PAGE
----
2.             An ADI may apply to APRA to have one or more subsidiaries approved as part of its ELE. APRA will seek to identify, in consultation with the ADI, entities that are eligible for approval as part of the ELE. An ADI must inform APRA as soon as it becomes aware that a member of the ELE no longer meets the criteria set out in this Attachment. A subsidiary that no longer meets the criteria will cease to form part of the ELE.
3.             APRA will, in deciding whether to approve a subsidiary of an ADI for inclusion within the ELE, have regard to the extent of the ADI’s control over, and integration with, the subsidiary as well as the existence of any third-party liabilities of the subsidiary. Potential complications that might arise if underlying asset holdings have to be liquidated during financial stress will also be considered. The following criteria must be met in respect of the relationship between the ADI and the subsidiary:
(a)           the subsidiary is wholly owned by the ADI, and the Board of the subsidiary is composed entirely of members of the ADI’s Board or senior management;
(b)          the ADI has complete information on the individual assets, liabilities and off-balance sheet positions of the subsidiary. The ADI must have access to the stand-alone accounting records of the subsidiary, and must be able to provide APRA with full and unfettered access to those records and any other information at any time, including during on-site visits;
(c)           the ADI has unrestricted control over the composition of the subsidiary’s assets and liabilities. The ADI must demonstrate to APRA that there are no legal or regulatory barriers, including cross-border issues where the subsidiary is not incorporated or established in Australia, to the transfer of any assets or funds back to the ADI. There must be no legal obstacle to the ADI instituting a wind-up of the subsidiary at any time and placing the remaining assets on the balance sheet of the ADI;
(d)          the ADI manages the assets and liabilities of the subsidiary as part of its internal management practices. This includes reporting structures, accounting processes, audit arrangements and risk management and measurement systems. The ADI’s risk management processes, management information systems and internal controls must be applied to the operations of the subsidiary. The senior management of the ADI must monitor the operations of the subsidiary to the same extent as the operations of the ADI itself. Systems for monitoring and control over the subsidiary must be included within the internal and external audit programs of the ADI;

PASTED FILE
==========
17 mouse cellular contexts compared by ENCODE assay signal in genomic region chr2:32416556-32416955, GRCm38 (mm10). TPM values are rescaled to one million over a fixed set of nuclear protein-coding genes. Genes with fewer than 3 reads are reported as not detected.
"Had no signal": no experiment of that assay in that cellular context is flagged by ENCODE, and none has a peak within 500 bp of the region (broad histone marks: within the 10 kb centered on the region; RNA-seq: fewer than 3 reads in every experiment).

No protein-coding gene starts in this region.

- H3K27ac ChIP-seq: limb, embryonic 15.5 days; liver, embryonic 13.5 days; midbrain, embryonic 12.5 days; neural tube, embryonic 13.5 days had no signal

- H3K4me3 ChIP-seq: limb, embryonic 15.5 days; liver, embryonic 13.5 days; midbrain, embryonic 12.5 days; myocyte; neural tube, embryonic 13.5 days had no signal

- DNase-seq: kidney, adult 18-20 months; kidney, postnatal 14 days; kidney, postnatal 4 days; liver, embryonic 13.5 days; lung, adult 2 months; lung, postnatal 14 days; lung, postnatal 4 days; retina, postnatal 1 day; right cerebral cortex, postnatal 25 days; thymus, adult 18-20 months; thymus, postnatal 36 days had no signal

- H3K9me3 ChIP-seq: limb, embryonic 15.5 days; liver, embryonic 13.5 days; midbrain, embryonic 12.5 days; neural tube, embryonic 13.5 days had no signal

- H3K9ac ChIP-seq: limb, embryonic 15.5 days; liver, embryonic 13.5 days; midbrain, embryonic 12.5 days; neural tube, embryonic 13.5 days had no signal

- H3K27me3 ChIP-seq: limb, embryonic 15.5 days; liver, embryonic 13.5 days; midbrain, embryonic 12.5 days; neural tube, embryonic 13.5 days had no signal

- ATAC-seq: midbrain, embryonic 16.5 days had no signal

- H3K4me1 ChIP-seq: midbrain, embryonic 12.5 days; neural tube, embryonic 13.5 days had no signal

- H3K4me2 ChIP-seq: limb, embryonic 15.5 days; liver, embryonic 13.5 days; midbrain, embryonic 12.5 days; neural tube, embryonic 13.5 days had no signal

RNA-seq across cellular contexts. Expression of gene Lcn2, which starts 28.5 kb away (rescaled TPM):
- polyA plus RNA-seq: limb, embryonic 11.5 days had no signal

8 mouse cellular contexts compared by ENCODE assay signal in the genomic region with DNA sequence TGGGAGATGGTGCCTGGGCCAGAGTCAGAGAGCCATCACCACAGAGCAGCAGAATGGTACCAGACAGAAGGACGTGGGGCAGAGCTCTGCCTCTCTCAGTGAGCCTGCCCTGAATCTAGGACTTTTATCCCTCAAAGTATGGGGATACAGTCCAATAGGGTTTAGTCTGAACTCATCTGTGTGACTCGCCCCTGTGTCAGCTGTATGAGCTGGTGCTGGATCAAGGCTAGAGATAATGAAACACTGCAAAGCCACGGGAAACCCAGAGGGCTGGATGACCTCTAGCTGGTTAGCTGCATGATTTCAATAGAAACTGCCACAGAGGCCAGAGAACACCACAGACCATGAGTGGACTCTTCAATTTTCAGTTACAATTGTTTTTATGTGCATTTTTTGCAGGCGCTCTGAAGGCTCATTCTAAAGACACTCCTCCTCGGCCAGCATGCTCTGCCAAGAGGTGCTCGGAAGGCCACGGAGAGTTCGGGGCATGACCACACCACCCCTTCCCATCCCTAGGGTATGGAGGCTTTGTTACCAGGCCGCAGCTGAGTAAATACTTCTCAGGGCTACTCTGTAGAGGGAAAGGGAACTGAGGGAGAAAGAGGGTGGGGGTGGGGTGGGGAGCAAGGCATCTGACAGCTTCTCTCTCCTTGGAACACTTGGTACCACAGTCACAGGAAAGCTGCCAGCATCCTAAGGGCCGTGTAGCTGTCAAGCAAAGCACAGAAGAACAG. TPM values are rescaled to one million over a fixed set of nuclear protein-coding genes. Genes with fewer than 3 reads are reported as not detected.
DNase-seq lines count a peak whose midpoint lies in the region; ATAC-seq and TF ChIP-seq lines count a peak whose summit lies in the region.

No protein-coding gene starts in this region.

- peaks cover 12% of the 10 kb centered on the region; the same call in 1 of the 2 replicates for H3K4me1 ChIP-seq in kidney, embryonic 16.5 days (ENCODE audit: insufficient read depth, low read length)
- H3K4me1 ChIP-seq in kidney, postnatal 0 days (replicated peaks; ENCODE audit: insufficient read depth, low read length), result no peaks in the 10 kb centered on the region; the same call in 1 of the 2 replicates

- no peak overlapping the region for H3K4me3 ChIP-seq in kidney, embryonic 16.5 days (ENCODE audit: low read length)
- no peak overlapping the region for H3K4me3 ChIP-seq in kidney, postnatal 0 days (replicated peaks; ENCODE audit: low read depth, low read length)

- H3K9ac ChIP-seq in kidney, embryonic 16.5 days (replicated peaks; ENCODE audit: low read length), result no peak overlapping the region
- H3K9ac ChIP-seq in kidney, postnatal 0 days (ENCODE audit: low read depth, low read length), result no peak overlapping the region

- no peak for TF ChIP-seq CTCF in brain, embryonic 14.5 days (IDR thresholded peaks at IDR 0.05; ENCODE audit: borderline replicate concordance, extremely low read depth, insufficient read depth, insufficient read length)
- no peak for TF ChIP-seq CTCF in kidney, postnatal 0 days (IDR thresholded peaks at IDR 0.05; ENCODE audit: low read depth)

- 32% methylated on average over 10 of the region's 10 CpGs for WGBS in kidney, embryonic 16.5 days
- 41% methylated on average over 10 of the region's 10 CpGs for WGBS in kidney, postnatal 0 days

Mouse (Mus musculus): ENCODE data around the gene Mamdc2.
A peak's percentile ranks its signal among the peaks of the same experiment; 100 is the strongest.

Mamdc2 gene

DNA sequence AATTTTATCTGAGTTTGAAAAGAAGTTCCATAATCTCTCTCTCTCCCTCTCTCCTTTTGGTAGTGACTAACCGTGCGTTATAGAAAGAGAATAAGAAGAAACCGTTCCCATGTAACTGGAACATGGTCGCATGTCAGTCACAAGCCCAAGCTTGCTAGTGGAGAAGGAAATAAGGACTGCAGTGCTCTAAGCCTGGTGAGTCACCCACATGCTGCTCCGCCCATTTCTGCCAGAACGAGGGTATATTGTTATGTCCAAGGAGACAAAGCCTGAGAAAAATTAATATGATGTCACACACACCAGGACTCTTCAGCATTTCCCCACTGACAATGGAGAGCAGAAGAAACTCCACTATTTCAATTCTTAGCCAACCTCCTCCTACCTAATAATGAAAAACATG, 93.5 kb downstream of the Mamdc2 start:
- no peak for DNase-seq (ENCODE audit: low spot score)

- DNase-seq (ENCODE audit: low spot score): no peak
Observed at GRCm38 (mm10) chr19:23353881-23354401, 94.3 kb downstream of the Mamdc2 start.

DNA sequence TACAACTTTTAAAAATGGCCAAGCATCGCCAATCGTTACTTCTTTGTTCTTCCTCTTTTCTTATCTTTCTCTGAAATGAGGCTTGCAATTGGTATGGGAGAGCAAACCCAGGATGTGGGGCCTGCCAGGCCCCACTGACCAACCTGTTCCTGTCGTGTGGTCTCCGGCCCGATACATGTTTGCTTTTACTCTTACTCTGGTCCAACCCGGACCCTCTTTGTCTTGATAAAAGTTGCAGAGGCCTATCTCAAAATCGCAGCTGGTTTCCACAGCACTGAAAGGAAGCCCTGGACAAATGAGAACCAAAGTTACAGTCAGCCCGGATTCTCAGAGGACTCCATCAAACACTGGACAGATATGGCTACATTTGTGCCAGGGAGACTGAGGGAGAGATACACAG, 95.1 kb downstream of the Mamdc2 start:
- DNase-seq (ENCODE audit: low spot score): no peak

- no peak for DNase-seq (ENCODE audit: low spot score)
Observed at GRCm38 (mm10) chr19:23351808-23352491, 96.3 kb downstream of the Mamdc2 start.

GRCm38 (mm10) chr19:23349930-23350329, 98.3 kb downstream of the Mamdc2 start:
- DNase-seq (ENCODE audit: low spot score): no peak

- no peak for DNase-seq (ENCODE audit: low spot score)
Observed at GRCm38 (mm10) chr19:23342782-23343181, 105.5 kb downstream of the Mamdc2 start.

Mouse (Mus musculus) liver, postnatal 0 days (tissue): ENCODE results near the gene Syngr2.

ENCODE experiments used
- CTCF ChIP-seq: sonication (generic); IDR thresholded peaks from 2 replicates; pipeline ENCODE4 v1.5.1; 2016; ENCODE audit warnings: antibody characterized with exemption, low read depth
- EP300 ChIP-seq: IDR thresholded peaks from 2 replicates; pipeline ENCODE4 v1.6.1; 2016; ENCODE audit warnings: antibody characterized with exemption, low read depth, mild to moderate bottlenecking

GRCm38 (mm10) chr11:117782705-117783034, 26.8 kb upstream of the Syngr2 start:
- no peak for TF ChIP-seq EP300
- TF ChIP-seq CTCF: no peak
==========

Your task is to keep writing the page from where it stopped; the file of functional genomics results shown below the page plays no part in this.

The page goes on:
(e)           the subsidiary must not conduct any business that the ADI is prevented from conducting as part of its authority to undertake banking business;
(f)           the ADI must not use the ELE to circumvent APRA’s prudential requirements;
(g)          where the subsidiary holds or invests in assets, other than claims on the ADI, the subsidiary must have no material liabilities (either on-balance sheet or off-balance sheet) to entities other than those that are part of the ELE. Tax liabilities and employee entitlements are exempt from this requirement; and
(h)          where the subsidiary borrows on behalf of the ADI, all funds must be on-lent directly to the ADI.
4.             The requirements in this Attachment are based on a simple arrangement involving an ADI and one or more directly owned subsidiary entities. This is not intended to preclude, for example, an arrangement in which an ADI invests in a single entity as a holding company and that entity in turn invests in multiple entities. In these circumstances, and provided the holding company is assessed by APRA as meeting the ELE criteria, APRA will ‘look through’ the holding company to determine whether individual entities meet all of the above criteria necessary to be included as part of an ELE. Entities that fail to meet these criteria will be excluded from the ELE.
 

[1]           Prudential limits on the aggregate exposure of an ADI to these entities are set out in Prudential Standard APS 221 Large Exposures.
[2]           Refer to Prudential Standard APS 110 Capital Adequacy for further details.
[3]           Paragraph 13 also applies to provision of support by a foreign-owned ADI to non-ADI entities operating in Australia directly owned by the ADI’s foreign parent or by the parent’s subsidiaries (and vice-versa).
[4]           All paragraphs under this section also apply to non-ADI entities operating in Australia directly owned by the foreign parent of an ADI or by the parent’s subsidiaries.
[5]           Refer to footnote 4.
[6]           Refer to footnote 4.
[7]           These limits are measured against an ADI’s or ELE’s Level 1 capital (calculated in accordance with Prudential Standard APS 111 Capital Adequacy: Measurement of Capital) as appropriate.
[8]           In determining an ADI’s or ELE’s exposure to a related entity, netting by novation and close-out netting are permissible for market-related contracts provided all the requirements for netting set out in APS 112 are met.
[9]           Refer to subsection 11AF(2) of the Act.
[10]          For the avoidance of doubt, a reference to an ADI in this Attachment means an ADI as defined in section 5 of the Banking Act, rather than an ELE.